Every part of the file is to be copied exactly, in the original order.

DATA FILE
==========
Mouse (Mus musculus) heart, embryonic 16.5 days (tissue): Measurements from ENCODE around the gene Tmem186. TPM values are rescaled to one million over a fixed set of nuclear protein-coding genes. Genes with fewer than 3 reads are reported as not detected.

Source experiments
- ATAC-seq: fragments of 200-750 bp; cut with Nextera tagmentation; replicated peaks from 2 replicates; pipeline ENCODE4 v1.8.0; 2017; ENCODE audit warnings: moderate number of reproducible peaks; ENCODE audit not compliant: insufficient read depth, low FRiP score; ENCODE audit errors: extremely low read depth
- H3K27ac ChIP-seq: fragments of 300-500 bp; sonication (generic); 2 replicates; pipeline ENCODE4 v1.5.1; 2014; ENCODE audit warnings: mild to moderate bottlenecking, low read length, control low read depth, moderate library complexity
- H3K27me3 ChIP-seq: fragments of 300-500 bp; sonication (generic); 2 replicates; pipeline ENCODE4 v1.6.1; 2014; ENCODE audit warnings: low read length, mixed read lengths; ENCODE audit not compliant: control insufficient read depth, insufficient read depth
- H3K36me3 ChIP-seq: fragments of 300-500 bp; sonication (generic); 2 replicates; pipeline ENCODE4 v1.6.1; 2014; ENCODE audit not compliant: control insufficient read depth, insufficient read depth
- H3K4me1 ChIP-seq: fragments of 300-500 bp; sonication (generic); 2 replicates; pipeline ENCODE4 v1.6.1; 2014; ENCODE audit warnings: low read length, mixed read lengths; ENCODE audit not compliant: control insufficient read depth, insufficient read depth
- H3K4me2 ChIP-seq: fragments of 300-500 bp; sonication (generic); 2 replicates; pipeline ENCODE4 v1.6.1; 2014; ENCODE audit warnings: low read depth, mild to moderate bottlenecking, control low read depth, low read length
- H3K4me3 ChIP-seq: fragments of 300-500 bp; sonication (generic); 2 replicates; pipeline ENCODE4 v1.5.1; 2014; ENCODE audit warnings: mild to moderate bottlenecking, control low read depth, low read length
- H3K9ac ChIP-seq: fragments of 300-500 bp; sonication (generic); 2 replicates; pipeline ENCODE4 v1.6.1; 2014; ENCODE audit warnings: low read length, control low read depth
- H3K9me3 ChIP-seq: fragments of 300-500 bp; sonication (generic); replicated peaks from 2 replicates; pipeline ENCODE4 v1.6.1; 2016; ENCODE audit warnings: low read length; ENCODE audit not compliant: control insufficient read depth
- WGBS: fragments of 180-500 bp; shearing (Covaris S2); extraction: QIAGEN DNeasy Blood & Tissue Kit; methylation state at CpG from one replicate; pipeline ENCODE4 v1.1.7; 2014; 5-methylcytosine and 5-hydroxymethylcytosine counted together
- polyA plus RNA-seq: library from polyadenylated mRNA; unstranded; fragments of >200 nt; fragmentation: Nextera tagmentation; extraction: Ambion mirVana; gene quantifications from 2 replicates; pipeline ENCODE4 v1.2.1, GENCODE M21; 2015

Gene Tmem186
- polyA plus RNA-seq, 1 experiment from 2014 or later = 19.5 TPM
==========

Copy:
Mouse (Mus musculus) heart, embryonic 16.5 days (tissue): Measurements from ENCODE around the gene Tmem186. TPM values are rescaled to one million over a fixed set of nuclear protein-coding genes. Genes with fewer than 3 reads are reported as not detected.

Source experiments
- ATAC-seq: fragments of 200-750 bp; cut with Nextera tagmentation; replicated peaks from 2 replicates; pipeline ENCODE4 v1.8.0; 2017; ENCODE audit warnings: moderate number of reproducible peaks; ENCODE audit not compliant: insufficient read depth, low FRiP score; ENCODE audit errors: extremely low read depth
- H3K27ac ChIP-seq: fragments of 300-500 bp; sonication (generic); 2 replicates; pipeline ENCODE4 v1.5.1; 2014; ENCODE audit warnings: mild to moderate bottlenecking, low read length, control low read depth, moderate library complexity
- H3K27me3 ChIP-seq: fragments of 300-500 bp; sonication (generic); 2 replicates; pipeline ENCODE4 v1.6.1; 2014; ENCODE audit warnings: low read length, mixed read lengths; ENCODE audit not compliant: control insufficient read depth, insufficient read depth
- H3K36me3 ChIP-seq: fragments of 300-500 bp; sonication (generic); 2 replicates; pipeline ENCODE4 v1.6.1; 2014; ENCODE audit not compliant: control insufficient read depth, insufficient read depth
- H3K4me1 ChIP-seq: fragments of 300-500 bp; sonication (generic); 2 replicates; pipeline ENCODE4 v1.6.1; 2014; ENCODE audit warnings: low read length, mixed read lengths; ENCODE audit not compliant: control insufficient read depth, insufficient read depth
- H3K4me2 ChIP-seq: fragments of 300-500 bp; sonication (generic); 2 replicates; pipeline ENCODE4 v1.6.1; 2014; ENCODE audit warnings: low read depth, mild to moderate bottlenecking, control low read depth, low read length
- H3K4me3 ChIP-seq: fragments of 300-500 bp; sonication (generic); 2 replicates; pipeline ENCODE4 v1.5.1; 2014; ENCODE audit warnings: mild to moderate bottlenecking, control low read depth, low read length
- H3K9ac ChIP-seq: fragments of 300-500 bp; sonication (generic); 2 replicates; pipeline ENCODE4 v1.6.1; 2014; ENCODE audit warnings: low read length, control low read depth
- H3K9me3 ChIP-seq: fragments of 300-500 bp; sonication (generic); replicated peaks from 2 replicates; pipeline ENCODE4 v1.6.1; 2016; ENCODE audit warnings: low read length; ENCODE audit not compliant: control insufficient read depth
- WGBS: fragments of 180-500 bp; shearing (Covaris S2); extraction: QIAGEN DNeasy Blood & Tissue Kit; methylation state at CpG from one replicate; pipeline ENCODE4 v1.1.7; 2014; 5-methylcytosine and 5-hydroxymethylcytosine counted together
- polyA plus RNA-seq: library from polyadenylated mRNA; unstranded; fragments of >200 nt; fragmentation: Nextera tagmentation; extraction: Ambion mirVana; gene quantifications from 2 replicates; pipeline ENCODE4 v1.2.1, GENCODE M21; 2015

Gene Tmem186
- polyA plus RNA-seq, 1 experiment from 2014 or later = 19.5 TPM